Health and safety law becomes the new excuse for poor customer service


After recently hearing that the Health and Safety Executive have a Myth Busters Challenge Panel I thought I’d do some further research into this to see what it  was all about. So to help me do that I requested some general data from them but I certainly didn’t expect to see what I found. The data shows overwhelmingly that Health and Safety law is being used as an excuse by organisations to get away with poor customer service and communication.

A staggering 64% of cases reviewed over an 18 month period by the Mythbusters Challenge Panel were deemed to be either the result of poor customer service or poor communication with customers and not related to Health and Safety Law. This was the very reason the Challenge Panel was established as their website states ‘”Health and Safety” is often incorrectly used as a convenient excuse to stop what are essentially sensible activities going ahead’.HSE logo

One such case, reported by The Independent in June this year arose as a result of staff at a branch of Waitrose refusing to fillet a fish for a customer on the grounds that it was ‘too slippery’, despite the fact that this service was offered on their website.

As ridiculous as this one incident sounds, the data suggests a more alarming trend.In total, over the period of January 2012 to June 2013, a total of 184 cases were reviewed by the panel.

45% were attributed to poor customer service

20% were an ‘overinterpretation’ of the law

19% were poor communication on behalf of the company

9% related to other regulators e.g. Food Standards Agency

It was only a mere 7% of cases that were actually a sensible decision related to Health and Safety on behalf of the company concerned.

On a visit to the Mythbusters website where reviewed cases are listed, it doesn’t take long to spot other ‘crimes against the customer’. Case 172 cites an incident on a train resulting in the buffet car service being stopped due to “health and safety” whereas in reality, it was actually due to staff shortage.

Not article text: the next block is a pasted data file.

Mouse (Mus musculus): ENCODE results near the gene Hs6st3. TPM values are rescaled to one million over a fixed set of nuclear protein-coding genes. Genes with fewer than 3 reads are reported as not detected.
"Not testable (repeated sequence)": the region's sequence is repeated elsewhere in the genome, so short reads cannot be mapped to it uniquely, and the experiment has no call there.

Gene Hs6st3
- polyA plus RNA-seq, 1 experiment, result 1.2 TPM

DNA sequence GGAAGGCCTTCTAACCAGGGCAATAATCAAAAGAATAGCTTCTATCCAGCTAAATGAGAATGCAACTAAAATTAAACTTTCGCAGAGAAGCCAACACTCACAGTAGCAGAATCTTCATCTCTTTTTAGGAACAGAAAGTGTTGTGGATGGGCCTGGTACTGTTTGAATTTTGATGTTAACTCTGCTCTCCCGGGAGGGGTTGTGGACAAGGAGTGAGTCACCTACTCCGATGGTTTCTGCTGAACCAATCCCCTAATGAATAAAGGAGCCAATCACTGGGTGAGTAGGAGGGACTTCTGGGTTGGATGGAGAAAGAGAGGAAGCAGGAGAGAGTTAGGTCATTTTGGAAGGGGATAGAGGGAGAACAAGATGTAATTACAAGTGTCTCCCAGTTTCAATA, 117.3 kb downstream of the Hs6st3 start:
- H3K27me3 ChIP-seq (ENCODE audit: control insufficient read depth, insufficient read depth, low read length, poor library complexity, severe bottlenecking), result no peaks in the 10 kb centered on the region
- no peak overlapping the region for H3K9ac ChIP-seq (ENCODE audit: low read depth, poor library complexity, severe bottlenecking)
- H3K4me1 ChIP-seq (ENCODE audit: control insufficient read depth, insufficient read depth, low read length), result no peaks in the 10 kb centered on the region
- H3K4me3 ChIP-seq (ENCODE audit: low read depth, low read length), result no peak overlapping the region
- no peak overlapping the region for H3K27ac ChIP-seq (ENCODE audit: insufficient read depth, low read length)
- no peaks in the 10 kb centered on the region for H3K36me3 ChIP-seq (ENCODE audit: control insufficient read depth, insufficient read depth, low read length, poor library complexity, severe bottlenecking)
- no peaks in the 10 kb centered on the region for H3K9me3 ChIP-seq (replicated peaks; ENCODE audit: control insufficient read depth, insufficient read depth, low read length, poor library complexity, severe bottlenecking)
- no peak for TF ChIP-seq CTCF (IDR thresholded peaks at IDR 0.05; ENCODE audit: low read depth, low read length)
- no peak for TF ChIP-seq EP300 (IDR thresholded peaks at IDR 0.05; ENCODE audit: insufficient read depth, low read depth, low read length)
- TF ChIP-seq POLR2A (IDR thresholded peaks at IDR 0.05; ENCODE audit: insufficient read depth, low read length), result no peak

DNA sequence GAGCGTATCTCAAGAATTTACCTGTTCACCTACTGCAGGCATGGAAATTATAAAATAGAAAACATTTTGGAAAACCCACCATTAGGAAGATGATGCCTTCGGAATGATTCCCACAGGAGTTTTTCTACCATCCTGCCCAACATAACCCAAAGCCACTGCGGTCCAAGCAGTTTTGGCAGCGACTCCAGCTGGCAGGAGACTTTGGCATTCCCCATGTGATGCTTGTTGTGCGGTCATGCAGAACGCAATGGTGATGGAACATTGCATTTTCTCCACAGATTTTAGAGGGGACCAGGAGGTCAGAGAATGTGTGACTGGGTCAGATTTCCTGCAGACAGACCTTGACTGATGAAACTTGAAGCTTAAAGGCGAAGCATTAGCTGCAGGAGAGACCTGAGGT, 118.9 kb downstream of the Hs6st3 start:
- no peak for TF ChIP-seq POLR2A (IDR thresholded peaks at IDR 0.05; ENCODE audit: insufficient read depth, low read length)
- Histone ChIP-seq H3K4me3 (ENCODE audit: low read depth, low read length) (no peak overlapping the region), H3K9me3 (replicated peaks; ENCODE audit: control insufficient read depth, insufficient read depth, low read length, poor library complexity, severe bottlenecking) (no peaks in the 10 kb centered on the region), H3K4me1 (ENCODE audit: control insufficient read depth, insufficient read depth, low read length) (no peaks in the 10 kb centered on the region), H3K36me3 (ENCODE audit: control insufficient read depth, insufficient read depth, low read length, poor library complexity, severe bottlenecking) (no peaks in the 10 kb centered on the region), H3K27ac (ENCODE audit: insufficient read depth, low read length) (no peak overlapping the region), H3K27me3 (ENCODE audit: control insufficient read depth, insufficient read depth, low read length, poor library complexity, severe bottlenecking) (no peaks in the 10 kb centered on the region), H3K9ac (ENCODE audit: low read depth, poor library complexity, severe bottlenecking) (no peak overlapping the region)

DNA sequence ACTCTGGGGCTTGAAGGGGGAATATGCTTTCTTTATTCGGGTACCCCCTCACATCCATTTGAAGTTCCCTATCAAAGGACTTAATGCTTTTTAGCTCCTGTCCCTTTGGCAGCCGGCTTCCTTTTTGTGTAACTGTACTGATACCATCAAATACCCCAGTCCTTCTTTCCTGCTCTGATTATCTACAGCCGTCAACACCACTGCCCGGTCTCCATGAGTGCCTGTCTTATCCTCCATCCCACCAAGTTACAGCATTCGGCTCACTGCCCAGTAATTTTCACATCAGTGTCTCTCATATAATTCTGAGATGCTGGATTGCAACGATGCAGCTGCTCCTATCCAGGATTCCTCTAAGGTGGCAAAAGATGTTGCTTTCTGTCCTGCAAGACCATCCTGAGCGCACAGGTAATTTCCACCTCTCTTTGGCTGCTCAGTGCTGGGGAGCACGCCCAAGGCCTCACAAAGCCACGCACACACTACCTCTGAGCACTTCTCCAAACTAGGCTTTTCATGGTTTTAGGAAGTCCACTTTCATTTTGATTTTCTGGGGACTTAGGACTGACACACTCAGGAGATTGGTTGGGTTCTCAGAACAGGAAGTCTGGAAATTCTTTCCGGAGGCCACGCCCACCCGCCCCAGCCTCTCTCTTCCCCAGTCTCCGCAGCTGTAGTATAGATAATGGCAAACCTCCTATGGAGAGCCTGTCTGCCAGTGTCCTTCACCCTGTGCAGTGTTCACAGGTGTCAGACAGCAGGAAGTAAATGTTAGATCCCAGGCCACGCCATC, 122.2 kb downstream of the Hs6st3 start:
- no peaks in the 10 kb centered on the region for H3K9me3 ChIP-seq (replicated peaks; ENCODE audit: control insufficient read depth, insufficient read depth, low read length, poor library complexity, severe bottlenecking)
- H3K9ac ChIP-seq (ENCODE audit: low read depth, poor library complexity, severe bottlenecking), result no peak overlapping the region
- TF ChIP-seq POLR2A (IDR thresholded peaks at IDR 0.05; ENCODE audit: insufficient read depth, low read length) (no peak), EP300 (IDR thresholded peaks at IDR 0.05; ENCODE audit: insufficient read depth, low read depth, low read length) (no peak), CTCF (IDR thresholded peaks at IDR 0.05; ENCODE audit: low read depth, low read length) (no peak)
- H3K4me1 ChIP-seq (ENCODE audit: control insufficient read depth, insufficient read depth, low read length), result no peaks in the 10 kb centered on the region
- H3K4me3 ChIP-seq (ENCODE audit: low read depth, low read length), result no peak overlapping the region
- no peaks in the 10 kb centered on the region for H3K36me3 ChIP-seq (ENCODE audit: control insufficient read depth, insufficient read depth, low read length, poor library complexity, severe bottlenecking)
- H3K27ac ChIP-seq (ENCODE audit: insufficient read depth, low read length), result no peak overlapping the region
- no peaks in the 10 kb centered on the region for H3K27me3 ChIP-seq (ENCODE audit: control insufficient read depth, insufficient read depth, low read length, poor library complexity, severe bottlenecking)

Being a parent and frequenter of soft play areas, case 157 also caught my eye. A children’s soft play centre has signs up “customers must not consume their own food or drink on the premises due to Health & Safety reasons”.  However customers are allowed to consume hot drinks and cooked meals on the premises as long as they are purchased from their cafe. The panel’s decision reads ‘There are no health and safety laws which would stand in the way of customers consuming their own food in circumstances as described. The panel all believe that this is a clear case of commercial motives being conveniently hidden behind the catch-all health and safety excuse.’not allowed food sign

Whilst everyone accepts that commercial organisations are in business to make money, clearly some act in a very short sighted way towards customers and customer service, which, in beautiful irony actually systematically undermines and then ultimately destroys the business growth and profits organisations are trying to achieve. In addition to crediting customers with a complete lack of intelligence. However, this lost revenue opportunity is easily quantifiable.

In an article published by the Retail Gazette in 2012 based on research conducted by SMG, they estimated that UK Retailers are losing out on an estimated £45.38 billion a year by not giving their customers the best possible experience. Staff training and a real lack of understanding of what customers actually want from and expect from an experience with companies contributes to this situation, as does a very woolly understanding or over interpretation of Health and Safety law. However this situation is created, the customer shouldn’t be made to bear the brunt of this and the impact of this is financially significant for the UK economy at the very worst possible time.Poor rating scale

However this is completely avoidable and it doesn’t need to be like this. Indeed there are many companies both large and small delivering great customer service and delighting customers on a daily basis. More often than not though, it’s the attention to detail with customers, a smile and the timeless and consistent delivery of the basics which is where companies succeed or fail. A quote from Richard Branson sums this succinctly; ‘customer service is about communication and attention to detail, neither of which are difficult so naturally they’re the first things we forget!’

Customers simply want to be treated like individuals and made to feel valued not fobbed off with excuses about Health and Safety or other attempts to devolve the responsibility of delivering good


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